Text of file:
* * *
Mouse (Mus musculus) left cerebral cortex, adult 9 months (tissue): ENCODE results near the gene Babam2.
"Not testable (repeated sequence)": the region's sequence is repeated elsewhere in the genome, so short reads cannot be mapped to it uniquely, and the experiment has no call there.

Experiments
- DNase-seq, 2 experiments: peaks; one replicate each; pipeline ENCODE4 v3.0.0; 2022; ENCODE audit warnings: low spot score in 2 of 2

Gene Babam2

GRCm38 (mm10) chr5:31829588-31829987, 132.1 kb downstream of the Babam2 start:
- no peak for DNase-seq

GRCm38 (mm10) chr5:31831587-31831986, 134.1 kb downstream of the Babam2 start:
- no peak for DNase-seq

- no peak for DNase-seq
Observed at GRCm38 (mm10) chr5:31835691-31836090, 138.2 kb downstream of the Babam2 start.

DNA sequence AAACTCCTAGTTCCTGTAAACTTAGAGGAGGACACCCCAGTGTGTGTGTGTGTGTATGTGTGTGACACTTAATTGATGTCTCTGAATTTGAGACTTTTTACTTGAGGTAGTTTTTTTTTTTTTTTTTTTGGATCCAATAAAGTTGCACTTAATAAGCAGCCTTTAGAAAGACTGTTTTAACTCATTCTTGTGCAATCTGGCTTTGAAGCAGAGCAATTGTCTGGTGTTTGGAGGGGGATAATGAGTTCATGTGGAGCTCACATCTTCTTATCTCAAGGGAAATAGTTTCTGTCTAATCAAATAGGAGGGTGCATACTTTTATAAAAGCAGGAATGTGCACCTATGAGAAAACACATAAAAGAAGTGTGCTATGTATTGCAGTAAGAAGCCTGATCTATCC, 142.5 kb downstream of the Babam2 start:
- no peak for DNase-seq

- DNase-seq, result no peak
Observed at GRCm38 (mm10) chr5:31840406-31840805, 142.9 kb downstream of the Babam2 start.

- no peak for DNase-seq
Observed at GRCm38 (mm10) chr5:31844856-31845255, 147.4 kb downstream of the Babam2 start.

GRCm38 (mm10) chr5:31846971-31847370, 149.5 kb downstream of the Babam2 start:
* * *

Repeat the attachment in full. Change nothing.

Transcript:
Mouse (Mus musculus) left cerebral cortex, adult 9 months (tissue): ENCODE results near the gene Babam2.
"Not testable (repeated sequence)": the region's sequence is repeated elsewhere in the genome, so short reads cannot be mapped to it uniquely, and the experiment has no call there.

Experiments
- DNase-seq, 2 experiments: peaks; one replicate each; pipeline ENCODE4 v3.0.0; 2022; ENCODE audit warnings: low spot score in 2 of 2

Gene Babam2

GRCm38 (mm10) chr5:31829588-31829987, 132.1 kb downstream of the Babam2 start:
- no peak for DNase-seq

GRCm38 (mm10) chr5:31831587-31831986, 134.1 kb downstream of the Babam2 start:
- no peak for DNase-seq

- no peak for DNase-seq
Observed at GRCm38 (mm10) chr5:31835691-31836090, 138.2 kb downstream of the Babam2 start.

DNA sequence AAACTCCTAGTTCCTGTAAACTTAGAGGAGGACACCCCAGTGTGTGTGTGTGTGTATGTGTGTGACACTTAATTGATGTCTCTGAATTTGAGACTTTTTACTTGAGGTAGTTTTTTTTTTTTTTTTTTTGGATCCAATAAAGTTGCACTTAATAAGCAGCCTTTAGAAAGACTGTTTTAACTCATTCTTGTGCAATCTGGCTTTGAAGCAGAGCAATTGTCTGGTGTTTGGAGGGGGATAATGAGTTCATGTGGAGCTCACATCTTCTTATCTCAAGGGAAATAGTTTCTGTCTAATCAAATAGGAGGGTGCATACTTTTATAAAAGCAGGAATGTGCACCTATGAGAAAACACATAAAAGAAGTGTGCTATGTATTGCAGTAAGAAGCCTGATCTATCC, 142.5 kb downstream of the Babam2 start:
- no peak for DNase-seq

- DNase-seq, result no peak
Observed at GRCm38 (mm10) chr5:31840406-31840805, 142.9 kb downstream of the Babam2 start.

- no peak for DNase-seq
Observed at GRCm38 (mm10) chr5:31844856-31845255, 147.4 kb downstream of the Babam2 start.

GRCm38 (mm10) chr5:31846971-31847370, 149.5 kb downstream of the Babam2 start: